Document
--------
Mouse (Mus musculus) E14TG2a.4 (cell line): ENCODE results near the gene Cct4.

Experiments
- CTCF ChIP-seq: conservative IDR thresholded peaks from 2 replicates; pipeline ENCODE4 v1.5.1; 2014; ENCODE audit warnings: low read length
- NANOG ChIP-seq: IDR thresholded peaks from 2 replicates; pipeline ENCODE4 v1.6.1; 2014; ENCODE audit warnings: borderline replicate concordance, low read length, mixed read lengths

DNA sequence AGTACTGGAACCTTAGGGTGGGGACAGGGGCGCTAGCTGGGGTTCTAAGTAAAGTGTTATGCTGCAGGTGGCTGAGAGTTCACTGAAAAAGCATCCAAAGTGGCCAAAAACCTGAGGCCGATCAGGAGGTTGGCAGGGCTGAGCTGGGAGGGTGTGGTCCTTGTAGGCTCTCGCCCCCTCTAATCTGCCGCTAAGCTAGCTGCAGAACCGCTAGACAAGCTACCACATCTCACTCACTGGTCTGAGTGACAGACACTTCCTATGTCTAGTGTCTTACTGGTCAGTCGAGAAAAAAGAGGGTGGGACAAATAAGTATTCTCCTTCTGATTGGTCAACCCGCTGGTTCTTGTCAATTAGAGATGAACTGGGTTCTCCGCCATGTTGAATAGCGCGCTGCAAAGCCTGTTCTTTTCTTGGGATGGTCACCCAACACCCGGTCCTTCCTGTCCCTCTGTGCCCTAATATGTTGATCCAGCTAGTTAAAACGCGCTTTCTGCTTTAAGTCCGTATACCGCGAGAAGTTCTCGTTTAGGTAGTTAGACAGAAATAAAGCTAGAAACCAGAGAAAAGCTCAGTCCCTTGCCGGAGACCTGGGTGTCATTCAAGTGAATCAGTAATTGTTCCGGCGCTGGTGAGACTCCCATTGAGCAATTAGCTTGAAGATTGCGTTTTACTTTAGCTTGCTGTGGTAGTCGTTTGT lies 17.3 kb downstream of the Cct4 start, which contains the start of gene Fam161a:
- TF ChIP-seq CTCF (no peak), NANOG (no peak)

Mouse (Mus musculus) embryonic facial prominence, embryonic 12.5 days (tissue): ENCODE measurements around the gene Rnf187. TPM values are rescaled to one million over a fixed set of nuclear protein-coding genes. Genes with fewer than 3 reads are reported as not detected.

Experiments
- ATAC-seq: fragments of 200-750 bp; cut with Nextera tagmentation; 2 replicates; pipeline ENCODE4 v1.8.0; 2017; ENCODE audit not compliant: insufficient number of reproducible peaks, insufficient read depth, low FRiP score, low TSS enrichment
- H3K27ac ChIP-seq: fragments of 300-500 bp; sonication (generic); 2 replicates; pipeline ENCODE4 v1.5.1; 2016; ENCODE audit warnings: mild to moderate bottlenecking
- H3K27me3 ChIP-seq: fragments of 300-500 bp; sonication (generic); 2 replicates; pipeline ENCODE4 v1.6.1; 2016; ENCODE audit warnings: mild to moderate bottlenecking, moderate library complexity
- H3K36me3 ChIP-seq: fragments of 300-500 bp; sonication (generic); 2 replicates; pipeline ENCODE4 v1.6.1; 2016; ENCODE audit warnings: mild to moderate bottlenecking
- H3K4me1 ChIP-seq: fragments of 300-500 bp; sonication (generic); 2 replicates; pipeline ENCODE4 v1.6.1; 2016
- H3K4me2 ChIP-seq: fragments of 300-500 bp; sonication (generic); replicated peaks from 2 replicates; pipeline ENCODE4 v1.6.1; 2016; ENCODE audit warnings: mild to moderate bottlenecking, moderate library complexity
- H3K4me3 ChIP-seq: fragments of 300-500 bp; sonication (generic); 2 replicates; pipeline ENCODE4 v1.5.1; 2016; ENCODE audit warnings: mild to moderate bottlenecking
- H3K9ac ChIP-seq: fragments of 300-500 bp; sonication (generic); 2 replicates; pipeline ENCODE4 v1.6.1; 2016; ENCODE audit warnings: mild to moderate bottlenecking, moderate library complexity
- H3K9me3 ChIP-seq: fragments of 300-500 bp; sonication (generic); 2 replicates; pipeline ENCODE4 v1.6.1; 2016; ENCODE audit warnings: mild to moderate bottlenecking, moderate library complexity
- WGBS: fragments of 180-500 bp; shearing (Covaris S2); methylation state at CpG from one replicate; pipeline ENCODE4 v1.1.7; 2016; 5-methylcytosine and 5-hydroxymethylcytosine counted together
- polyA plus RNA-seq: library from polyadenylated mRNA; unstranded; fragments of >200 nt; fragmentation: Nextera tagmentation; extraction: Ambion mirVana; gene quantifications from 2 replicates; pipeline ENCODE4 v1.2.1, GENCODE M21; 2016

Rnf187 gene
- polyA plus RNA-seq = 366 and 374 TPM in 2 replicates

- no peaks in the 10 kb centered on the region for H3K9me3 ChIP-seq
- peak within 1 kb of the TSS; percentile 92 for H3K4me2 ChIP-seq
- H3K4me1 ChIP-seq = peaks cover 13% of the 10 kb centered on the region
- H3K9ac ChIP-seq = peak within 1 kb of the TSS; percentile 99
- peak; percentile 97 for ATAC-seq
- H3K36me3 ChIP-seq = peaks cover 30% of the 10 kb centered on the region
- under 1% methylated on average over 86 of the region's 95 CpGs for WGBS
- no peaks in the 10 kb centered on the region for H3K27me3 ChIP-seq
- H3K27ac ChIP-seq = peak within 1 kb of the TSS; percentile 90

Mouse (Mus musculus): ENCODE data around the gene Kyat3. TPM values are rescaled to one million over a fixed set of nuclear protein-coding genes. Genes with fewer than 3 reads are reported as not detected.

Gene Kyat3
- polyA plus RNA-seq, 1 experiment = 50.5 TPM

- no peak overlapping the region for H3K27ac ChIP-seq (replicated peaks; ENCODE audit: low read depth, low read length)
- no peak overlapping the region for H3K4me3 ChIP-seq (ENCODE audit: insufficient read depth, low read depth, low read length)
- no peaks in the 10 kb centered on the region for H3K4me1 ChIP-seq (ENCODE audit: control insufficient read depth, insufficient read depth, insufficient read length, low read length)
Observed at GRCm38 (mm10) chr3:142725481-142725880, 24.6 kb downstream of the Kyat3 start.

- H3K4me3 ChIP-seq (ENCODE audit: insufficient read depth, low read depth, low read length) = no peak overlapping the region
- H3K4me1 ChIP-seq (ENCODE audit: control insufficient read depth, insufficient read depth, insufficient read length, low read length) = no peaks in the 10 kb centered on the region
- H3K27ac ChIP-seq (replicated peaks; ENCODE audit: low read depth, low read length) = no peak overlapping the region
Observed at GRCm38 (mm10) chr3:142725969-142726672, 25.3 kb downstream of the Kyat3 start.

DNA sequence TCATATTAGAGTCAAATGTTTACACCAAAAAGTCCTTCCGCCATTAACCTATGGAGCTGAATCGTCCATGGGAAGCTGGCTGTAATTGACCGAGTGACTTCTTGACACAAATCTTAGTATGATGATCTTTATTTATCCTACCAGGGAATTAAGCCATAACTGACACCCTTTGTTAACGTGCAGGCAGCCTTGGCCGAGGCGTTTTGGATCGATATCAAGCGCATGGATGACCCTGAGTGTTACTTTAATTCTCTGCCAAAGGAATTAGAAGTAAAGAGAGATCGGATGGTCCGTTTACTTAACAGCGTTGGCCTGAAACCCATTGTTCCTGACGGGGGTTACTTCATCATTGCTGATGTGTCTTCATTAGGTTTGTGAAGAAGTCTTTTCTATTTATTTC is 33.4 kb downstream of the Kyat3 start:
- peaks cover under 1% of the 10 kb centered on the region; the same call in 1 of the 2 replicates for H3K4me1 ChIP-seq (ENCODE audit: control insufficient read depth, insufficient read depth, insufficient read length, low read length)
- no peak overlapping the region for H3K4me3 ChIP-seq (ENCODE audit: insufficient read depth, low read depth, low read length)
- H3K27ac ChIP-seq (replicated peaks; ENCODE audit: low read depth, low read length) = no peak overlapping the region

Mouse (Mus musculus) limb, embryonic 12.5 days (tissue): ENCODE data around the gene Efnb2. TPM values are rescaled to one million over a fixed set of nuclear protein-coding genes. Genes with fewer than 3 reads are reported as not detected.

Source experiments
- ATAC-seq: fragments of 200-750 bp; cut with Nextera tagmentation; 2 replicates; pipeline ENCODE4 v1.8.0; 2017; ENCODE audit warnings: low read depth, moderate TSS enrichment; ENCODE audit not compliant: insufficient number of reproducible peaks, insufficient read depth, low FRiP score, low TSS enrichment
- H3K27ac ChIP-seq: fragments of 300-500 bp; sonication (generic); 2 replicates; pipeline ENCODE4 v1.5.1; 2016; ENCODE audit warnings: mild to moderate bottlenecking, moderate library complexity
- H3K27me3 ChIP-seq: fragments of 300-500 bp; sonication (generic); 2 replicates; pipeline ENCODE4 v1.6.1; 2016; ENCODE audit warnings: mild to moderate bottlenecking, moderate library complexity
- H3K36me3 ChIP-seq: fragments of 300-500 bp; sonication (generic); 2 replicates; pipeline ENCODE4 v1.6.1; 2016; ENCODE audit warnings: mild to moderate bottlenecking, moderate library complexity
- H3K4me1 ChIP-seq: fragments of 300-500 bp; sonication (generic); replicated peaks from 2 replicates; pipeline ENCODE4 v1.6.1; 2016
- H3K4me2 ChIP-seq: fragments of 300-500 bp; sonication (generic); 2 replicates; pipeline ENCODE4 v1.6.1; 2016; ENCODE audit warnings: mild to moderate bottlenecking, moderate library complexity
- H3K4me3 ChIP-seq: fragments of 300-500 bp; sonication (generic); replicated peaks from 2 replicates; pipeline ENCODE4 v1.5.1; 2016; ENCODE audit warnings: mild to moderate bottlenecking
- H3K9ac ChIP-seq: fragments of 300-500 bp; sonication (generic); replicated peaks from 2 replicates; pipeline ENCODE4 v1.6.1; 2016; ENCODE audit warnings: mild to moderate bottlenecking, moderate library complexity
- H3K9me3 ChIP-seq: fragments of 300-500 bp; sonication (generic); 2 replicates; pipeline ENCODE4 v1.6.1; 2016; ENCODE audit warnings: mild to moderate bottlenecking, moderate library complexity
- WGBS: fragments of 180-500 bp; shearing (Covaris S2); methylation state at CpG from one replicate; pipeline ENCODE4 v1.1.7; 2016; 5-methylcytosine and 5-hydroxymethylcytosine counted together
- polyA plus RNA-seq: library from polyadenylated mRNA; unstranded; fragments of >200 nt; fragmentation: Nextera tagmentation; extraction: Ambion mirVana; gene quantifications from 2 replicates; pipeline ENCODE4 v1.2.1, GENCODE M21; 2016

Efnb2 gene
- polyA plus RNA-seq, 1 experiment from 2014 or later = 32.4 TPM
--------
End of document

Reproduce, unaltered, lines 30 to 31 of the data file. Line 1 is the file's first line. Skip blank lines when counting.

- H3K27ac ChIP-seq = peak within 1 kb of the TSS; percentile 90

Mouse (Mus musculus): ENCODE data around the gene Kyat3. TPM values are rescaled to one million over a fixed set of nuclear protein-coding genes. Genes with fewer than 3 reads are reported as not detected.